AT&T Texting and Driving Assembly

Jamie Horrigan

Following the AT&T texting and driving presentation, Michelle Horrigan wears her "It Can Wait" thumb band as a reminder to refrain from texting while driving. Photo by Jamie Horrigan

By Jamie Horrigan
Massachusetts State Senator Karen Spilka, Massachusetts State Representative Carolyn Dykema, and AT&T Vice President Dave Mancuso presented the AT&T “It Can Wait” campaign to Hopkinton High School juniors and seniors on Monday February 27th to raise awareness about the dangers of texting and driving.

“The dangers of texting and driving have rippled effects. It’s not just you that can be hurt.  It’s your friend that might be sitting in the seat next to you.  It’s your family.  You [have] a family member with you that gets hurt, or if you get hurt, think of the consequences for your family, another person on the road and their extended family dealing with the death or serious injury of a lost one.  So you are not just putting yourself at risk.  You are putting many lives at risk, “ said Senator Spilka.

Mancuso asked the students to imagine driving through a football field filled with hundreds of their favorite people.  But the students are not simply driving.  They are blindfolded.  Starting from rest, Mancuso had the students imagine to floor the gas petal, and the car would reach thirty miles after five seconds, the amount of time it takes to send a text message.

“By the time you hit thirty miles an hour, you would be experiencing exactly what you do every time you text and drive.  And so the likelihood of you not hitting someone, harming yourself or harming someone you care about, is slim to none.  So our message today is very simple for you.  Whatever you have to say in your text message, “It Can Wait.”

Officer Powers explained the legal consequences to texting and driving, which include a $100 fine, and a 60-day license suspension for operators under the 18, as a first offense.   A second offense is a $250 fine with a 180-day license suspension, while a third offense is a $500 fine with a full year license suspension.  All cell phone use is banned for operators under 17.

“Since September 30, 2010, that’s when the law went into effect, the Hopkinton Police Department [has] issued seven citations. Most of them were motor vehicle crashes,” stated Officer Powers.

The students were then shown a ten minute video, provided by AT&T, that demonstrated how simple texts, such as ‘where r’ and ‘yeah,’ had deadly implications.

Senior Carolyn O’Leary thought the video was really powerful.

“There is one story that really affected me on a personal level.  [It] was about a boy who was a passenger in a car and was pronounced dead at the scene.  He survived the accident, but now has multiple lifelong difficulties.  At work, one of the residents that I serve has a similar disability.  He is so nice, but he has such a hard time from a car accident he was in.  That is one story that I will never forget for that reason.  I think that is the best way to get a point across; make a story personal for each person.  I know it is difficult, but it definitely works.”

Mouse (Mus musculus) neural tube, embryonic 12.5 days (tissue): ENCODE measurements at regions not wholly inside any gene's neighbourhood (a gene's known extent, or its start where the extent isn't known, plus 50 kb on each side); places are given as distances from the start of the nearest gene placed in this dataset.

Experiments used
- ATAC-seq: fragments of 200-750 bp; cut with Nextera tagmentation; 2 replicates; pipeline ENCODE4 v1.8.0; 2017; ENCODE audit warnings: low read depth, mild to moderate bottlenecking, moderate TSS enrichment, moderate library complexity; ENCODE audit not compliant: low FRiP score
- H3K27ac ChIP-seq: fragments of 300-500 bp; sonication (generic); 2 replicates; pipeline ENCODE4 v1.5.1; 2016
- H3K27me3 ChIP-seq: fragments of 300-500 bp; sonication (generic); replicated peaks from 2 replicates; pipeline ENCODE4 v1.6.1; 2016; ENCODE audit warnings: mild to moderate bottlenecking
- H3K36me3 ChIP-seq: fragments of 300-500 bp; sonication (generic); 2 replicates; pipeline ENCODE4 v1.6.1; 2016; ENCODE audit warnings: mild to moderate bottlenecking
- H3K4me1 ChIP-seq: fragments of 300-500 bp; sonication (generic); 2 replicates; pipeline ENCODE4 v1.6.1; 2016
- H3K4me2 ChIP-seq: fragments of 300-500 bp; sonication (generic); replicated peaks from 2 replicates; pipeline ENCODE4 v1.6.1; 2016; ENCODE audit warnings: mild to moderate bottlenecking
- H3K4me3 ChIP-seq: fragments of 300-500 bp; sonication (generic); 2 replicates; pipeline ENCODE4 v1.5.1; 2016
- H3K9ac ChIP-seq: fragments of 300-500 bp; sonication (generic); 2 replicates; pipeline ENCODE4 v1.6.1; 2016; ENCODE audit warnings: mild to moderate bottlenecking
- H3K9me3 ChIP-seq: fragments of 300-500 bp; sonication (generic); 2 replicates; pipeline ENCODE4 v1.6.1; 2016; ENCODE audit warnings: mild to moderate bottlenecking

Senior Megan Juffras was also moved by the video.

“I never want to text and drive, because it could not only hurt me, but it could also harm my friends and innocent strangers.”

The audience was asked if anyone thought they were invincible, and a few hands shot up, but they were quickly shut down.  Although teens were the main demographic for this presentation, adults are also at fault for texting while driving.  Principal Alyson Geary admitted that she has sent a text or two while driving, but has since learned from the incidents.

Students were advised to download a free app that AT&T created, called DriveMode.  When enabled, the app sends an “out-of-office” like response to notify the sender of a message that the driver is unable to respond to the message at the time.   There is also an option to send calls directly to voicemail.  While the app is enabled, text messages cannot be sent or viewed, but settings return to normal once the app is disabled.

“Before you pick up that phone to text, think about the repercussions of that decision,” said Representative Dykema.

Senior class officers signed a petition following the presentation, which was also left out during lunch for anyone else who wished to sign.

Thumb bands that read, “It Can Wait,” were given out at the end of the assembly in hopes that the students would wear them as a reminder to refrain from texting while driving.

An anonymous senior stated that she thought the presentation was intriguing, compared to others where the students were lectured. “I actually haven’t texted and driven since.”

 

 

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